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Defying the Odds

Defying the Odds
New book about the 2016 election.

Saturday, May 28, 2016

The Outsiders Are Not Party Guys

Many posts have noted similarities between Sanders and Trump.

At The Washington Post, David Weigel writes:
Little about the 2016 primaries has been predictable, but one exception is Sanders’s antiseptic approach to the party whose nomination he is still trying to win. The longest-serving independent member of Congress has declined to officially become a Democrat while insisting the party must change.

He has also built an army of supporters who feel much as he does — that the primary process has been rigged against him and that Democrats care too much about the 1 percent. And even as front-runner Hillary Clinton expects to clinch the nomination on June 7, the squeamishness of these voters threatens her ability to unify the left. It may be her top challenge as she turns toward her ­general-election battle against Donald Trump.

Asked Monday why he wasn’t telling voters to become active Democrats, Sanders pronounced the question “esoteric.”
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At the grass-roots level in California, Sanders supporters operate with the knowledge that “Become a Democrat” is a flawed pitch. In a pre-deadline registration video, the loofah-haired comedian Reggie Watts told voters they could register as Democrats or “no party” on “whatever glowing rectangle you’re obsessed with.” Patti Davis, 66, ran a weekend phone bank to nudge non-Democrats to switch parties and found many willing to back Sanders if it didn’t mean a long-term commitment. (Those registered as “no party” can still vote in the primary with a special ballot.)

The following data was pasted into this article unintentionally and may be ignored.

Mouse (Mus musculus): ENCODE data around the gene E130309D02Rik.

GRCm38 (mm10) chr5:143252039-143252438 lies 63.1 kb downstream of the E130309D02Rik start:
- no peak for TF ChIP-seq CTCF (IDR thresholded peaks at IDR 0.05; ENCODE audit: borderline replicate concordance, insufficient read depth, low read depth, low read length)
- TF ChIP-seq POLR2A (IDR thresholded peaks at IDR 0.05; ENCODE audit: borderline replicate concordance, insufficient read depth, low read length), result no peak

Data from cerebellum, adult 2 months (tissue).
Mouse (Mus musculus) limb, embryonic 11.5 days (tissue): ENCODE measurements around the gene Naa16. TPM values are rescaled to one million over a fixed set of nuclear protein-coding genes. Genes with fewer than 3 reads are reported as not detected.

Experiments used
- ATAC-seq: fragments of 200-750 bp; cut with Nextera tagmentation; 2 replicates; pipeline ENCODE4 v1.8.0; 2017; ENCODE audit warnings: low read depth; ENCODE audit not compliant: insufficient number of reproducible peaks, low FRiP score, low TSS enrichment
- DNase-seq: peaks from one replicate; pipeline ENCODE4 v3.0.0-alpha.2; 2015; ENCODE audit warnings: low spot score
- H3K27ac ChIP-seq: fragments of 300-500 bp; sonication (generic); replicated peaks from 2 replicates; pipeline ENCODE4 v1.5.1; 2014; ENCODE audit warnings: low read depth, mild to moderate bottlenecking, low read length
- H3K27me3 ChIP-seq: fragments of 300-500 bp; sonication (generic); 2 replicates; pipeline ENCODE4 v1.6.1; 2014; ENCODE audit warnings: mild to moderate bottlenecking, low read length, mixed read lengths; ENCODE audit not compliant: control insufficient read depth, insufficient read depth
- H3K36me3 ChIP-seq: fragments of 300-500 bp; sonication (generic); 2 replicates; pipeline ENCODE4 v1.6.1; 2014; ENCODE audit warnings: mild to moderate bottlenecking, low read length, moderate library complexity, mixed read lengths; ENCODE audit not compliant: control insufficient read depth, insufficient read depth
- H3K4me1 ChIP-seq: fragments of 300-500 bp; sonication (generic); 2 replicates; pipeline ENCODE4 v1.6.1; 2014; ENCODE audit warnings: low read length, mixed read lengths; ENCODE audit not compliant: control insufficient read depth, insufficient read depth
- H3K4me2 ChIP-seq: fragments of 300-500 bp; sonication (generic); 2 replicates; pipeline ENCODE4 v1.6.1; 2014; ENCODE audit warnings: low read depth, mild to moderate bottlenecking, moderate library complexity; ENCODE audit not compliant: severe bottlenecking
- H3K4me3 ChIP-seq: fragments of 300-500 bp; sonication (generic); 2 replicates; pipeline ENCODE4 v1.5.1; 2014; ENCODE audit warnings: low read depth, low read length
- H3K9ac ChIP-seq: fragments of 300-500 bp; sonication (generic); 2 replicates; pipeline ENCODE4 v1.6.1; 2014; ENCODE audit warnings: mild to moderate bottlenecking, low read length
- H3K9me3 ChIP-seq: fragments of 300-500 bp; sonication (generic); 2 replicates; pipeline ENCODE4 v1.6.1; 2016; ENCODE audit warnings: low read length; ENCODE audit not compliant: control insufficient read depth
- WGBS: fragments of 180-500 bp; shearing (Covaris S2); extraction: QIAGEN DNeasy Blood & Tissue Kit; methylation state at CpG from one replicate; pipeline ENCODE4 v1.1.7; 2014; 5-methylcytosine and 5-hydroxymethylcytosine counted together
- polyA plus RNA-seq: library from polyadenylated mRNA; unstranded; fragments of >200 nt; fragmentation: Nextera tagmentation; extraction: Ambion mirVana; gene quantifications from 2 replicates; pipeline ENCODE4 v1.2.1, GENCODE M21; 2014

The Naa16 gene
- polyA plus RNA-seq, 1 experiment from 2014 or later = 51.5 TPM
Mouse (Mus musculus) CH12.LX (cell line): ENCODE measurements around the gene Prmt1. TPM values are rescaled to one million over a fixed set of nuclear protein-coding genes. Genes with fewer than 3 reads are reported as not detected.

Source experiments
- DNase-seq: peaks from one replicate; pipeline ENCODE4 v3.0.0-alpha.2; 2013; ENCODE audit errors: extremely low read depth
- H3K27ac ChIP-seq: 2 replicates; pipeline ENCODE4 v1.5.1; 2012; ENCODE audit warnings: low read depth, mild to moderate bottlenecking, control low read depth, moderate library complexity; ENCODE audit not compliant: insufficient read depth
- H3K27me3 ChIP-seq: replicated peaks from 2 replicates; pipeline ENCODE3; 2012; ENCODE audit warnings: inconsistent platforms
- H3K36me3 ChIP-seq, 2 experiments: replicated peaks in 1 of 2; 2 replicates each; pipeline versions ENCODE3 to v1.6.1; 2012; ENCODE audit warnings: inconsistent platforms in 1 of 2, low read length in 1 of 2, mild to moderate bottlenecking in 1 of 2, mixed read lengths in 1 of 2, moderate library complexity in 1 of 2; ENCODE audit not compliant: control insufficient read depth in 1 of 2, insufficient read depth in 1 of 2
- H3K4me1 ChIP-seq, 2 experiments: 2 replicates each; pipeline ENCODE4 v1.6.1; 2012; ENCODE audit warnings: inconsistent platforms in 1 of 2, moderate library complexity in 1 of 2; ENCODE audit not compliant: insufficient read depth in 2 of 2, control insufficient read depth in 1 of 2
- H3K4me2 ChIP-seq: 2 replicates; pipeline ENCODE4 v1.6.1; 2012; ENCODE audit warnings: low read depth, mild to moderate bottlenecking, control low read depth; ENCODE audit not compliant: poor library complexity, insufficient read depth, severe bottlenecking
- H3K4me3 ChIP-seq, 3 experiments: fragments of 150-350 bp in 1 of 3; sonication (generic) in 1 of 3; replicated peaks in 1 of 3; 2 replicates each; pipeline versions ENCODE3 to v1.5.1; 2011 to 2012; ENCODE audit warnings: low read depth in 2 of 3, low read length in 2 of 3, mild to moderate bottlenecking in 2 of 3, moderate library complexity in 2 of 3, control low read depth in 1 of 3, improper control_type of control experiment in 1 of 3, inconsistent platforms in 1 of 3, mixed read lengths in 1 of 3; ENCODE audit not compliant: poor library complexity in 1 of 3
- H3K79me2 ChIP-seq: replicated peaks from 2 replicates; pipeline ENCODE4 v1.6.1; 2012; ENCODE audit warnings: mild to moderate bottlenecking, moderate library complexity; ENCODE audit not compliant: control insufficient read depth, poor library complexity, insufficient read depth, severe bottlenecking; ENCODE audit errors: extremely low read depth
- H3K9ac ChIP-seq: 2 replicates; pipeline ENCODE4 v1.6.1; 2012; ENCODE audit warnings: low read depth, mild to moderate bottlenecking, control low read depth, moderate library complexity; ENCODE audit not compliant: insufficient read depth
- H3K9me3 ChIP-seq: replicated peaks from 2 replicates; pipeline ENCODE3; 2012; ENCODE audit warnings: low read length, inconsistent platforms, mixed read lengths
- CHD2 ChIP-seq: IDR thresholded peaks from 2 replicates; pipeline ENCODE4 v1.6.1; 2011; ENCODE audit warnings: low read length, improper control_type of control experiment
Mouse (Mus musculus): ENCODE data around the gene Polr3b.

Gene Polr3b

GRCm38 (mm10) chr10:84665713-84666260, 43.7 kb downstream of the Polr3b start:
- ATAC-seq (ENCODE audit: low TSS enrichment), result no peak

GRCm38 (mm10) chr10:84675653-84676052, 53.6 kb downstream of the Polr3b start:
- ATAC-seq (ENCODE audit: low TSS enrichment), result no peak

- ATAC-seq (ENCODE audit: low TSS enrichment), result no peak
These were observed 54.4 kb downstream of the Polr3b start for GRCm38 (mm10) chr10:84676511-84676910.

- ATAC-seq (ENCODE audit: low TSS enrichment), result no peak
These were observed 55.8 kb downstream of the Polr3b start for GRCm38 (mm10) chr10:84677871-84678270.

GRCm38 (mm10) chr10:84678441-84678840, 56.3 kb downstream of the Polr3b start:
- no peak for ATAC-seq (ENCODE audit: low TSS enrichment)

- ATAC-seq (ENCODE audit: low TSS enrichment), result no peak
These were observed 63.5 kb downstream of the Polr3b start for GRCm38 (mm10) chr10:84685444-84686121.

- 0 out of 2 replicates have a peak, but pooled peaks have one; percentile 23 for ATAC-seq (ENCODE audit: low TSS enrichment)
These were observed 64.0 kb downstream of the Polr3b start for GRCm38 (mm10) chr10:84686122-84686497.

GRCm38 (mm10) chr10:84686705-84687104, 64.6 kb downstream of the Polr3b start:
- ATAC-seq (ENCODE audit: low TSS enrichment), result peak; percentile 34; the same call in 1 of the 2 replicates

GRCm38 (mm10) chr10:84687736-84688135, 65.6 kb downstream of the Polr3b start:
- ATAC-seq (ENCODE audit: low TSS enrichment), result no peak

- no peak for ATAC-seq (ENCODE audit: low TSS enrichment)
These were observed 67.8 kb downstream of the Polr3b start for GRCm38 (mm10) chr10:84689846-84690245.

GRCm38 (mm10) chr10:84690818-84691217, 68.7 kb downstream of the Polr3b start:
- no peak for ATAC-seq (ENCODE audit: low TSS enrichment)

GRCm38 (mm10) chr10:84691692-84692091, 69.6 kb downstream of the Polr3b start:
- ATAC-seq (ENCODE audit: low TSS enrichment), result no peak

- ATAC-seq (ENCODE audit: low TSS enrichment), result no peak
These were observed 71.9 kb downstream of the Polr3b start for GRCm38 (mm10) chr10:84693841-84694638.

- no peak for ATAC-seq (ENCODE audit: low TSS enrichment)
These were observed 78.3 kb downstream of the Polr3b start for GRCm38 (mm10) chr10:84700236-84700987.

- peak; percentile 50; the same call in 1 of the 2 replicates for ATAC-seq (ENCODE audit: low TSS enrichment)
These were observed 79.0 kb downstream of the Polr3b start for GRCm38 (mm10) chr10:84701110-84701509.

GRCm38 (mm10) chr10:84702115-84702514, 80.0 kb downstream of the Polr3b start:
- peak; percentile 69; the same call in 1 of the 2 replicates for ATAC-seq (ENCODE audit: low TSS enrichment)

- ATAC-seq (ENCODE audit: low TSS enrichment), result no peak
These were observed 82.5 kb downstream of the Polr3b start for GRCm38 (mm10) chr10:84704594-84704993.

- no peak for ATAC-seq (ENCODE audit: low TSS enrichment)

Also at The Post, Dan Balz writes:
What has been apparent during Trump’s march through the primaries is how little he thinks or acts with the partisan — or party-building — instincts of typical politicians. The constituency he has attracted is certainly more conservative than liberal and far more Republican than Democratic. But the core issues that have brought him to this position — immigration, national identity, trade and jobs — which he projects with the posture of a strongman (or to his critics, a bully) speak to a candidate who looks at the electorate far differently than the typical Republican or Democrat.
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He suffers from structural problems with the electorate, including a huge gender gap — strong numbers among men and lousy numbers among women — and apparent weakness among Hispanics. But when confronted with evidence that he’s potentially tanking among women and Hispanics, he’s dismissive. He predicts he will do better with those groups of voters than polling suggests, but he’s doing nothing to suggest he has a strategy for doing so. Quite the opposite.

If more evidence were needed that he is either oblivious or willfully disdainful of that approach to winning elections, Trump provided it this week when he attacked New Mexico Gov. Susana Martinez, the leader of the Republican Governors Association and one of the most important Hispanic women in the GOP. Trump claimed she hasn’t done enough to help her state’s economy. Her true sin is not treating Trump with the respect he expects.